Transcript

In this video, we will introduce you to the basics of fundamental analysis.

First, it is important to understand what we mean by fundamental analysis.

Fundamental analysis is the method of assessing the intrinsic or true value of a security by analyzing various microeconomic, macroeconomic, and financial factors and also the company’s health, competition, and the market. Hence, the purpose of fundamental analysis is to determine the real value of a stock. Once the intrinsic value of a stock is determined, it is compared to the market value of the stock based on which investment decisions can be made.

There are two ways to conduct Fundamental Analysis: top-down, and bottom-up. As the name suggests, the top-down approach starts with a broader view of the economy, with a focus on the entire market, and finally zeroing down on the industry, sector, and then specifics of a particular company.

On the other hand, the bottom-up approach starts with analyzing the company, to begin with, and then broadens its scope to analyze the macroeconomic factors that impact the company’s performance and the stock price.

There are also two different approaches to fundamental analysis – the qualitative and the quantitative approach.

The qualitative approach analyzes those aspects of the business which are difficult to measure in terms of numbers like the business model, competition, quality of management, and corporate governance.

The quantitative approach, on the other hand, studies those aspects of a firm’s value that can be measured with the help of numbers like net profit, earnings per share, price to earnings ratio, dividend payout, the debt-equity ratio, and so on. Both these approaches are important because, in the initial days of a company, the numbers may not reflect truly if a company has the potential to realize profits going ahead.

Next, we will take a brief look into the fundamental analysis process.

First, one may start with an economic and market analysis. Here one needs to understand the structure of the industry and the market dynamics and analyze the competition. One also needs to understand the products or services and the problems they solve, the cost structure and how the company generates revenue. Finally, it is important to identify the growth objectives of the company and research the regulatory environment.

Next, one needs to analyze the financial statements. These would include the balance sheet, income statement, cash flow statement and so on to learn about key financial indicators. 

Based on the above, one needs to identify value drivers or factors that increase the value of the business and make forecasts regarding those. One also needs to have an idea of factors that could affect such forecasts and tweak them over time as the economic conditions change. Once you have the forecasts, the next step would be to apply valuation models based on data from the above steps to arrive at an intrinsic valuation.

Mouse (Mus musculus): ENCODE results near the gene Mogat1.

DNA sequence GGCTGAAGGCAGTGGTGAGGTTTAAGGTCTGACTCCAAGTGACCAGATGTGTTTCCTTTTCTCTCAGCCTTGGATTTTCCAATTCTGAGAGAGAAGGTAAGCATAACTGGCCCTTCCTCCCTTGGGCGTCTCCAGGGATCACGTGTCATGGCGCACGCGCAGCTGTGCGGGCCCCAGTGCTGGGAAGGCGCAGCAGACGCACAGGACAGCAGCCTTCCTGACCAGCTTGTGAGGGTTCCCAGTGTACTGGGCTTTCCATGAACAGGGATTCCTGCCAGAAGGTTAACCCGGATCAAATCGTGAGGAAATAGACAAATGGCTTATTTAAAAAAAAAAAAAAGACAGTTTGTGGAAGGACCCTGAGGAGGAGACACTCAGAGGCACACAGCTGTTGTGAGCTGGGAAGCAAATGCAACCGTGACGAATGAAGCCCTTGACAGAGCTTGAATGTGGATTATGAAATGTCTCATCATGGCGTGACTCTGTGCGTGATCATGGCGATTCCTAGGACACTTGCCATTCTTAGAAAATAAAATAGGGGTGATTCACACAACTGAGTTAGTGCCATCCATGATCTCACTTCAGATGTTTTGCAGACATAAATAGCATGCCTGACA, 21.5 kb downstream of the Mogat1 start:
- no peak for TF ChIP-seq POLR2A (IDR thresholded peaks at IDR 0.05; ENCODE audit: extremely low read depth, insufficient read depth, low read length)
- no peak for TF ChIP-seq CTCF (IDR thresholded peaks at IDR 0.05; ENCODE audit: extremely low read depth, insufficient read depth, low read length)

You would then combine your market analysis and company valuation to take a call on whether to buy, hold or sell a certain stock. As you can see, while a lot of fundamental analysis is quantitative, there are individual inputs that also go into the process such as determining the impact of competition or setting forecasts.

These individual inputs can be fine tuned both via experience in investing or experience in a particular industry.

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Our team members at Vested may own investments in some of the aforementioned companies/assets. Different types of investments involve varying degrees of risk, and there can be no assurance that any specific investment or strategy will be suitable or profitable for an investor’s portfolio. Note that past performance is not indicative of future returns. Investing in the stock market carries risk; the value of your investment can go up, or down, returning less than your original investment. Tax laws are subject to change and may vary depending on your circumstances.

This article is meant to be informative and not to be taken as an investment advice, and may contain certain “forward-looking statements,” which may be identified by the use of such words as “believe,” “expect,” “anticipate,” “should,” “planned,” “estimated,” “potential” and other similar terms. Examples of forward-looking statements include, without limitation, estimates with respect to financial condition, market developments, and the success or lack of success of particular investments (and may include such words as “crash” or “collapse”). All are subject to various factors, including, without limitation, general and local economic conditions, changing levels of competition within certain industries and markets, changes in interest rates, changes in legislation or regulation, and other economic, competitive, governmental, regulatory and technological factors that could cause actual results to differ materially from projected results.

This video is meant to be informative and not to be taken as an investment advice and may contain certain “forward-looking statements” which may be identified by the use of such words as “believe”, “expect”, “anticipate”, “should”, “planned”, “estimated”, “potential” and other similar terms. Examples of forward-looking statements include, without limitation, estimates with respect to financial condition, market developments, and the success of or lack of success of particular investments (and may include such words as “crash” or “collapse”.) All are subject to various factors, including, without limitation, general and local economic conditions, changing levels of competition within certain industries and markets, changes in interest rates, changes in legislation or regulation, and other economic, competitive, governmental, regulatory and technological factors that could cause actual results to differ materially from projected results.